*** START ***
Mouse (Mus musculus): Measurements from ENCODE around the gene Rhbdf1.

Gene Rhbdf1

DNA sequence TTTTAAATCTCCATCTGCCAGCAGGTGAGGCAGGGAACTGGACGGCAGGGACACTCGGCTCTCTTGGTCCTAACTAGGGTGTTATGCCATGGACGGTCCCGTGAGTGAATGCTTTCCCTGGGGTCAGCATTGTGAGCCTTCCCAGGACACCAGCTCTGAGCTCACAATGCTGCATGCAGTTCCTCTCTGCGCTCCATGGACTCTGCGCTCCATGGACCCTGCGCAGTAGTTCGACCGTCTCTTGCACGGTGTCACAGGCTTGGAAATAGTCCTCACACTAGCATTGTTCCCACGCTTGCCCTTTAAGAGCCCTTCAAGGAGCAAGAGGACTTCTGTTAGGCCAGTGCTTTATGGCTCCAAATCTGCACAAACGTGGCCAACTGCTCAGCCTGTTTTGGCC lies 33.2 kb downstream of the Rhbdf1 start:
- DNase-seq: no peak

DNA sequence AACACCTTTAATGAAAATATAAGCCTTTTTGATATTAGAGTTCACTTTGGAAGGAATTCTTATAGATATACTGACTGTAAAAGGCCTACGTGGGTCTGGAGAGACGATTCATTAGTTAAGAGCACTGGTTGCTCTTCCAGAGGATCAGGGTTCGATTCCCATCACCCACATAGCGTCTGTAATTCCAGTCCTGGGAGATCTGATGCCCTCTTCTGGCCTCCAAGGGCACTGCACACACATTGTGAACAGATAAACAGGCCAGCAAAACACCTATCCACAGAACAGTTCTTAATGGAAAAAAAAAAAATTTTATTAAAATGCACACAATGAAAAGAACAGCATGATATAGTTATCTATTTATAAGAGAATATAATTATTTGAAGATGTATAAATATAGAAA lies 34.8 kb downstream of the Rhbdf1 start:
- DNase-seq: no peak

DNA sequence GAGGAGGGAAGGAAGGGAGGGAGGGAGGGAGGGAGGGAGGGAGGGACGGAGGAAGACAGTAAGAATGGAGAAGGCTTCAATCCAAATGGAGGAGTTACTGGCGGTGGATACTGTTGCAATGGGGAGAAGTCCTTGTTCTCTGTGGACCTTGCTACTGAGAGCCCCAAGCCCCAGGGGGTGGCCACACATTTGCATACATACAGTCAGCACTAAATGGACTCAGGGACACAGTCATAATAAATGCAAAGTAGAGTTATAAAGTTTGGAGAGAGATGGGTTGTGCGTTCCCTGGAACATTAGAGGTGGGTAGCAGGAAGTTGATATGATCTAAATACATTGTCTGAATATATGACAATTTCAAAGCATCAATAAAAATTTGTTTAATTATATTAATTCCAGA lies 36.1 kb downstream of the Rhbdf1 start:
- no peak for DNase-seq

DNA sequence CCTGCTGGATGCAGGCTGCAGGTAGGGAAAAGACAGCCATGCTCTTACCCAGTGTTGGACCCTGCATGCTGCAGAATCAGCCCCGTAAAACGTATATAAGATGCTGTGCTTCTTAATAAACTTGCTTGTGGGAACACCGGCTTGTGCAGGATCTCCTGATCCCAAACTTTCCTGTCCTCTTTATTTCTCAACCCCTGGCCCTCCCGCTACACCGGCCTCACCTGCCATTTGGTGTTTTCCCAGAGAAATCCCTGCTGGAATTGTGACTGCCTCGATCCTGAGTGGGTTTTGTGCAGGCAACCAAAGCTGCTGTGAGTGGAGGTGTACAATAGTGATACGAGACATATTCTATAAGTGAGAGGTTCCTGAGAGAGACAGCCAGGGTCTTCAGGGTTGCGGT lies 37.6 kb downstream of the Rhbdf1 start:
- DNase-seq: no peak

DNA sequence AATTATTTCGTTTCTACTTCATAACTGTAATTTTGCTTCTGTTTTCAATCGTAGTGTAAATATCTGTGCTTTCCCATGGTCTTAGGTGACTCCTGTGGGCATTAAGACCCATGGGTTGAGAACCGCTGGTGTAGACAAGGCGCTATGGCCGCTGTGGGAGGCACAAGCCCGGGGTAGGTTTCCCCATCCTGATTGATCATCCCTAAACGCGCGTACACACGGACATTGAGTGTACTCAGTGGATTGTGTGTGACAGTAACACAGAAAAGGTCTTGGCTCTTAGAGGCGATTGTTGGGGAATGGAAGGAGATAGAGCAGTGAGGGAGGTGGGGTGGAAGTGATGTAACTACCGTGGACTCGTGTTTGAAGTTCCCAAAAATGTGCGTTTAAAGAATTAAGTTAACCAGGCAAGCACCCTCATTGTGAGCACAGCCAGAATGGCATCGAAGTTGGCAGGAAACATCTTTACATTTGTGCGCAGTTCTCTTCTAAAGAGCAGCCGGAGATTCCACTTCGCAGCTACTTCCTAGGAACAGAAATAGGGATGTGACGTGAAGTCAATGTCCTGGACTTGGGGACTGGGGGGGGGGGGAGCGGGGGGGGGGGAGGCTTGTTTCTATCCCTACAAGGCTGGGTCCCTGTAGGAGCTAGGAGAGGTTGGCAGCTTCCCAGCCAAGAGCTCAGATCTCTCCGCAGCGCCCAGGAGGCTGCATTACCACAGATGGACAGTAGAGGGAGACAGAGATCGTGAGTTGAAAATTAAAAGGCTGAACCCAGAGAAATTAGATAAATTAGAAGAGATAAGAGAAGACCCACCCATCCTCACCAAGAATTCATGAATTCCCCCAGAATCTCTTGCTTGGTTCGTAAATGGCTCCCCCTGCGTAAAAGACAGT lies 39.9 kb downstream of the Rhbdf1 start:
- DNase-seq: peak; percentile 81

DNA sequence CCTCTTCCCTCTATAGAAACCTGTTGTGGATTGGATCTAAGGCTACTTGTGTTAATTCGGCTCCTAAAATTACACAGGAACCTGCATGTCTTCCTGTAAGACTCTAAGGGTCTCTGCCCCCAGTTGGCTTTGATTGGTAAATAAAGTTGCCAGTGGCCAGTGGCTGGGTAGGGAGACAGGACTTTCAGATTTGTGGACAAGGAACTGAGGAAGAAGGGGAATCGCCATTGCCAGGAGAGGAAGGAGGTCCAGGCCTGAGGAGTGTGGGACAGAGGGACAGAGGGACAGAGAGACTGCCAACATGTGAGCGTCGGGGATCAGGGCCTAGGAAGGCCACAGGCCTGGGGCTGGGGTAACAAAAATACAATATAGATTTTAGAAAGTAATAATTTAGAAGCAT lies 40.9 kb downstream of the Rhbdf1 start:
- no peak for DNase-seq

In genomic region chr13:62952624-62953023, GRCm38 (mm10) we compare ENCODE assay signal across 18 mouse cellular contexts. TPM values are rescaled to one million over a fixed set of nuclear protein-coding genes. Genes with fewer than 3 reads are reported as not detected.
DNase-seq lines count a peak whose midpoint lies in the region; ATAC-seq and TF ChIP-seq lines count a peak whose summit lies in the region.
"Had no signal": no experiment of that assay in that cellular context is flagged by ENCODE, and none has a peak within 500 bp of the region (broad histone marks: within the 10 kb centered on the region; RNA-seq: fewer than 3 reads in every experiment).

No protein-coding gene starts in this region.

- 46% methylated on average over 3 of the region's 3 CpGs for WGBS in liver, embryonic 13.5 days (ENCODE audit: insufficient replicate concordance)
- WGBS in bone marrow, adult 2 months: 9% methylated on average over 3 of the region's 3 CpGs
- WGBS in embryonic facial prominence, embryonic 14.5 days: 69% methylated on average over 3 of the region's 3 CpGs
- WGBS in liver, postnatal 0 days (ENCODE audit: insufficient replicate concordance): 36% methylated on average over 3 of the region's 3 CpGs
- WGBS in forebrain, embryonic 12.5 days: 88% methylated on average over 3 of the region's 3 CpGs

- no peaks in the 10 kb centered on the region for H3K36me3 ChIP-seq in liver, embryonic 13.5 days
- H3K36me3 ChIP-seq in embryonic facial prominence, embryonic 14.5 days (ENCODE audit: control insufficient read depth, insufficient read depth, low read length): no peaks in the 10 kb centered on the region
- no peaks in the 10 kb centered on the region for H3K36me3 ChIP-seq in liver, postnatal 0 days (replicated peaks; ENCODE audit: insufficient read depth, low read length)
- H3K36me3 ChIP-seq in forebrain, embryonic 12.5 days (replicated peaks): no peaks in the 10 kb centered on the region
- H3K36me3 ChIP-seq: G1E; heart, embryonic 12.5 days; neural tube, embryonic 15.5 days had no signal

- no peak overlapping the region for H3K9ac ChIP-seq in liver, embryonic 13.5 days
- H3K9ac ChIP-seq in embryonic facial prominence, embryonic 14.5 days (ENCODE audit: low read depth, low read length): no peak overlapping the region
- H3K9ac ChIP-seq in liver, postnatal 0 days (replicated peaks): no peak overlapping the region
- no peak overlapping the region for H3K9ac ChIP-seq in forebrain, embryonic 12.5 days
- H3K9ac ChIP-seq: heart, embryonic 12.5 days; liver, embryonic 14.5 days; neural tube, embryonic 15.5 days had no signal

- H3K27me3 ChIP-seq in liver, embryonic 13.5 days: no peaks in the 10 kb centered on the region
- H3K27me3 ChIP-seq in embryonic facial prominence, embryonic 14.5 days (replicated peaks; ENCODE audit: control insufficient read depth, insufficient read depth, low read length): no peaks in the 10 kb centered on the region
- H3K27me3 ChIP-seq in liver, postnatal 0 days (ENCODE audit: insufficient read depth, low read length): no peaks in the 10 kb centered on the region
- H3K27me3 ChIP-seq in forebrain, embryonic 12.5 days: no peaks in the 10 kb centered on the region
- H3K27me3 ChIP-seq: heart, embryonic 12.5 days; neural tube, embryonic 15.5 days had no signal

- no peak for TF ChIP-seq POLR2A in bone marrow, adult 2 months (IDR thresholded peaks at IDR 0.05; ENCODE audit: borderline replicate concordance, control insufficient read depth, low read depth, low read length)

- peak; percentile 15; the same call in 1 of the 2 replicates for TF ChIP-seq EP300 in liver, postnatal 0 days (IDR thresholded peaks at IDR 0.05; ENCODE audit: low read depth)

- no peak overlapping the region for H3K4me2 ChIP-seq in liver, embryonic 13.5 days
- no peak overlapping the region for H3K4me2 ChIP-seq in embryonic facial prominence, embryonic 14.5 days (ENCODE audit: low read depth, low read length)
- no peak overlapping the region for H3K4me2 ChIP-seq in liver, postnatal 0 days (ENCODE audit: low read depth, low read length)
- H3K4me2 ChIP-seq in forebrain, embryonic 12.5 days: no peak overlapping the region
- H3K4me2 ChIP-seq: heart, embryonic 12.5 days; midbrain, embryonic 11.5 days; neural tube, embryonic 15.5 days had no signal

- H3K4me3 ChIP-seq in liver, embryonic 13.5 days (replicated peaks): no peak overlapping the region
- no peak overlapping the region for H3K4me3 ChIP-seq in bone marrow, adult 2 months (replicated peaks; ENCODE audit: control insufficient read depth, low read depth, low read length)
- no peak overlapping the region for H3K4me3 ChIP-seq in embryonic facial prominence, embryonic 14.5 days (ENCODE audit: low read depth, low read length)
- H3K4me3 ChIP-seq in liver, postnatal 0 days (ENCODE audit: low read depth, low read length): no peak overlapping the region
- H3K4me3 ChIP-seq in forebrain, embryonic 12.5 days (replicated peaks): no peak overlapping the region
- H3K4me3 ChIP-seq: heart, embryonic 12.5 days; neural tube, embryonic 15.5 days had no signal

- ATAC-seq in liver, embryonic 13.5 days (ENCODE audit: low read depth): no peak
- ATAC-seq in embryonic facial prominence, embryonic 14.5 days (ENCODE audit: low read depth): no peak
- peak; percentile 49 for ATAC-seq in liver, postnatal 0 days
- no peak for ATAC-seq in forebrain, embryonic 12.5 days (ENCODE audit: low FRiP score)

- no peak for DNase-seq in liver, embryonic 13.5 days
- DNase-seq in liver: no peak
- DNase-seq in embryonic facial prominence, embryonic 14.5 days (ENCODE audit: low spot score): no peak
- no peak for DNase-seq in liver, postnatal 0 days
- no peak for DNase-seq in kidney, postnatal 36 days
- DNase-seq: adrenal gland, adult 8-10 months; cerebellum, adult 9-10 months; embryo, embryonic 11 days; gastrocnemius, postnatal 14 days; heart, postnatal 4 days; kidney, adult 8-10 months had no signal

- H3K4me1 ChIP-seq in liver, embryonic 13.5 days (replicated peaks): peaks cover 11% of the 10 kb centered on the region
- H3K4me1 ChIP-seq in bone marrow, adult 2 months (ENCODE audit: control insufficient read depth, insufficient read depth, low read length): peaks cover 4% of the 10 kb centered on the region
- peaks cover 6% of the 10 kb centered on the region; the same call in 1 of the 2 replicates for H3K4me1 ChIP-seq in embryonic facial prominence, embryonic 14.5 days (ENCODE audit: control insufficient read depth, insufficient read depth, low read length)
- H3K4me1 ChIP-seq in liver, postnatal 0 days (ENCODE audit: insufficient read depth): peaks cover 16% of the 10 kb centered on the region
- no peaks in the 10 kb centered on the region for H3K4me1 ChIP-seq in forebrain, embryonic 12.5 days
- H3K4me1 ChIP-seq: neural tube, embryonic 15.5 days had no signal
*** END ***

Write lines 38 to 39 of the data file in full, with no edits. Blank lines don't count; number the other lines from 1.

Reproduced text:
- H3K27me3 ChIP-seq: heart, embryonic 12.5 days; neural tube, embryonic 15.5 days had no signal

- no peak for TF ChIP-seq POLR2A in bone marrow, adult 2 months (IDR thresholded peaks at IDR 0.05; ENCODE audit: borderline replicate concordance, control insufficient read depth, low read depth, low read length)